Coco Young

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Artist Statement

A photographic image contains raw data extracted from the physical world. It can be altered and then re-distributed back into the physical world, or simply left in the digital “cloud.” My work explores the changing status of the image-as-object its ability to exist beyond two dimensions. As I observe the disappearance of photo-as print in my daily life, I am inspired by the polymorphism of the medium. As the photographed object is further away from itself and closer to its virtual-self, I experiment with different possibilities of translating an experience, a fact, a thought, into an object. To me, a photograph has become a situation and I am interested in how it can be portrayed through different forms such as video, sculpture, drawing, a series of symbols etc.

With “Lucky Pennies” series (img 01-07) I make note of what ends up in my pocket at the end of the day, I attribute each object to a symbol found in lottery and gambling imagery and with each day’s design, I approach an unknown person through a crowdsourcing platform to render my design by hand. The rendering is then re-digitalized into a vector file which is then mechanically engraved on copper. This exercise of chance explores the indexical nature of a photograph and, after digital and analog procedures, creates a three dimensional object, inspired by copper pennies found on the concrete sidewalks of New York City and the luck they supposedly bring. This blend of analog and digital procedures can also be found in 20th Century Plastic (img 08-09), a lightbox sculpture based on a found panoramic photo album from the 1980s only composed of sunsets and seascapes. For this project, I digitally morphed the front and back images of each page, making the physical album transparent and I select three of these images to “layer” between thick pieces of clear plastic in order to create the illusion of a three dimensional image, where sky and ocean merge together.

My recent video Seven Steps (img 10-11) critiques human’s mediated relationship with nature and points to its limitations and dangers. With high resolution images, nature has never seemed closer, but has never been further away. My screen is simultaneously a window and a crystal clear wall as the retina display of my computer replaces my own, desensitizing me from the environment, at a critical time for our planet. Untitled video (img 12) is a two-minute video loop made up of PDFs from an overhead scanner at the Columbia University Avery Library. With my “Tokens” project (img 13-15,) I reduce the physicality of current and former lovers to their bare minimum state by scanning the three dimensional surface of their bodies, and applying a digital algorithm to the 2D images. I then bring them back into the physical world via 3D digital printing. Totem (img 16-17) is a blend of all the subjects of “Tokens” into one (the three stacked volumes can be manually rotated to create various combinations of the totem.) Vanity (img 18-19), a book of photography and of body scan represents the bridge between my older analog photographic work (from 2007 to 2013) and my newer exploration of the 3D form. Using the Greek myth of narcissus, who falls in love with his own reflection (his virtual self,) I explore the difference between body as image and body as form.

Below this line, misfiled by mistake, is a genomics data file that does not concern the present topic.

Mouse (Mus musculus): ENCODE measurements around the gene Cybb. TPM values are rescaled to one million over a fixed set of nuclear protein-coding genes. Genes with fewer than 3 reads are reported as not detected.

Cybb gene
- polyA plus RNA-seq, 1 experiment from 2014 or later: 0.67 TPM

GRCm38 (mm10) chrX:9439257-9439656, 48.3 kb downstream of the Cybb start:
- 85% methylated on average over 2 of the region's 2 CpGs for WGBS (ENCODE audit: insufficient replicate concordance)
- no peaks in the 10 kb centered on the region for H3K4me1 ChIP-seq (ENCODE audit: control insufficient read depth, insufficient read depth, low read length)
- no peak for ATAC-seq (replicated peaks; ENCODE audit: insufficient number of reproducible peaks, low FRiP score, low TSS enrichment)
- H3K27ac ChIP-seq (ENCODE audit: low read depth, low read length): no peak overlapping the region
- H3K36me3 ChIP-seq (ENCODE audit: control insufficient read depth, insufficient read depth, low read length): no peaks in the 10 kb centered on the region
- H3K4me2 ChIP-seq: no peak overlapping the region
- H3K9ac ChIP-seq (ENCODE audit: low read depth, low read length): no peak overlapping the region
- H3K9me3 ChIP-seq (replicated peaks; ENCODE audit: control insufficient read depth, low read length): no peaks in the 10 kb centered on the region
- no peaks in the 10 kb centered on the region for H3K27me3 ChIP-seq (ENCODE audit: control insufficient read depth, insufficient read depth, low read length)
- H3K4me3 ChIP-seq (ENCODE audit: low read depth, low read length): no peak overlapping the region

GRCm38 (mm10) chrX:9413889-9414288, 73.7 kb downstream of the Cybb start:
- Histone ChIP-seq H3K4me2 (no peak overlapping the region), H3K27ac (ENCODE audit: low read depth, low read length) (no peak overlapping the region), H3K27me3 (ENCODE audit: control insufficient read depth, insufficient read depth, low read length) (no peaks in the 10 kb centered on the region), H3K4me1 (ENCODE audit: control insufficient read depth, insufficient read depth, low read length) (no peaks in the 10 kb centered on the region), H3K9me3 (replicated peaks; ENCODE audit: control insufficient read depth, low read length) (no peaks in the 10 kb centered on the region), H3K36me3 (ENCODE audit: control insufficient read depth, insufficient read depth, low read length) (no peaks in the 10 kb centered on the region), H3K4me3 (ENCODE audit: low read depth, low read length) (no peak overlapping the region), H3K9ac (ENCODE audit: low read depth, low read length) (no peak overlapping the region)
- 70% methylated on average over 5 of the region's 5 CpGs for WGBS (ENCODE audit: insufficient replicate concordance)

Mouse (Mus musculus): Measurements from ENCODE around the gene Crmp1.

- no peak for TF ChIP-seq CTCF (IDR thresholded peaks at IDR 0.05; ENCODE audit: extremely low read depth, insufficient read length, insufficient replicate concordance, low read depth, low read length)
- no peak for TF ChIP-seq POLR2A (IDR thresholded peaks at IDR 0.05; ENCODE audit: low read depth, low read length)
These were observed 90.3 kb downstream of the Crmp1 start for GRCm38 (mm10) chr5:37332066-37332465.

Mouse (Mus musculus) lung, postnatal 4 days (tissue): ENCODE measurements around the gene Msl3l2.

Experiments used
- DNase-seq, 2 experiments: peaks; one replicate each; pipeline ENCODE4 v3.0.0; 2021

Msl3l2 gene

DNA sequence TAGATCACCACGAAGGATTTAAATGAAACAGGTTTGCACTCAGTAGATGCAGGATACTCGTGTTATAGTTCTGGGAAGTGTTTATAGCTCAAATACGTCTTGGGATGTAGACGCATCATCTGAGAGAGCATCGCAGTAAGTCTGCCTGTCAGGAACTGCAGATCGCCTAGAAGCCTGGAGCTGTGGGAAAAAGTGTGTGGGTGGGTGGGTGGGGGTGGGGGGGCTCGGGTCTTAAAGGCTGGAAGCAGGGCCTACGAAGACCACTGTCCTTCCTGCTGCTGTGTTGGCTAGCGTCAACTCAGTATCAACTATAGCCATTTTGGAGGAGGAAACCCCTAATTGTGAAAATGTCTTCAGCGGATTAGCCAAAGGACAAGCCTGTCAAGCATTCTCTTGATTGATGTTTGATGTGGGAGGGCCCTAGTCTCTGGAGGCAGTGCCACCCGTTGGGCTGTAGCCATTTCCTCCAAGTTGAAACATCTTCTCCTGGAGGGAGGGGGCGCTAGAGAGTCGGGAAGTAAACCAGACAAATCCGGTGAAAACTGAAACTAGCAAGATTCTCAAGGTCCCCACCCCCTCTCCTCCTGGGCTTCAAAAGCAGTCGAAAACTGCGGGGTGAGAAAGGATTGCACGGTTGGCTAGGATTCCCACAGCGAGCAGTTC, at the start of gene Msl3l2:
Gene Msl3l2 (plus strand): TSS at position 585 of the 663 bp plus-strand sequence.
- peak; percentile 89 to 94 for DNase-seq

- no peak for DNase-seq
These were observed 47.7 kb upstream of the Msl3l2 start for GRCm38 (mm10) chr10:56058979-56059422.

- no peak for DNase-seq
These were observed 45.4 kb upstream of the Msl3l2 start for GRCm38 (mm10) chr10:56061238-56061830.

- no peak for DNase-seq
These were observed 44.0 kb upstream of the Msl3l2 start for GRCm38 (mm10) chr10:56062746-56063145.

BA Art History, Columbia University

Group Exhibitions


Salon Ford, New York, NY, First Viewing

LeRoy Neiman Gallery, Columbia University, New York, NY, Advanced Photography Intensive Exhibition



San Fransisco Arts Quarterly International Arts and Culture, The Armory Show 2015


Sex Magazine #8, Fiction, “Best Summer Ever!”

Flash Art Online, “New Feelings” at 87 Canal

Alldayeveryday, Coco Reviews: Sebastian Black “Unique Newark”

Alldayeveryday, Coco Reviews: Pawel Althamer “The Neighbors”

Alldayeveryday, Coco Reviews: Alex Katz at Gavin Brown

Alldayeveryday, Coco Reviews: Lygia Clark

Alldayeveryday, Coco Reviews: Sophie Calle “Rachel Monique”

Alldayeveryday, Coco Reviews: Matt Keegan and Anne Truitt

Alldayeveryday, Coco Reviews: Rob Pruitt “Multiple Personalities”

Alldayeveryday, Coco Reviews: Dena Yago “Distaff”

San Fransisco Arts Quarterly International Arts and Culture, Interview with Korakrit Arunanondchai

Marfa Journal, Interview with Grear Patterson


Sex Magazine #5, Fiction, “John B”

Marfa Journal, Interview with Aaron Bobrow

Alldayeveryday, Coco Reviews: Le Corbusier “An Atlas of Modern Landscape”

Alldayeveryday, Coco Reviews: “Digital Expressionism” at Suzanne Geiss

Alldayeveryday, Coco Reviews: Colin Snapp “National Charter”

Alldayeveryday, Coco Reviews: Martos Gallery “Lonely Girl”

Artist Projects


“Vanity” Monograph published by Bemojake, London, edition of 500


“Boys Boys Boys” Self published zine, edition of 100


“I Open My Guts For You” Self published photography and poetry zine, edition of 100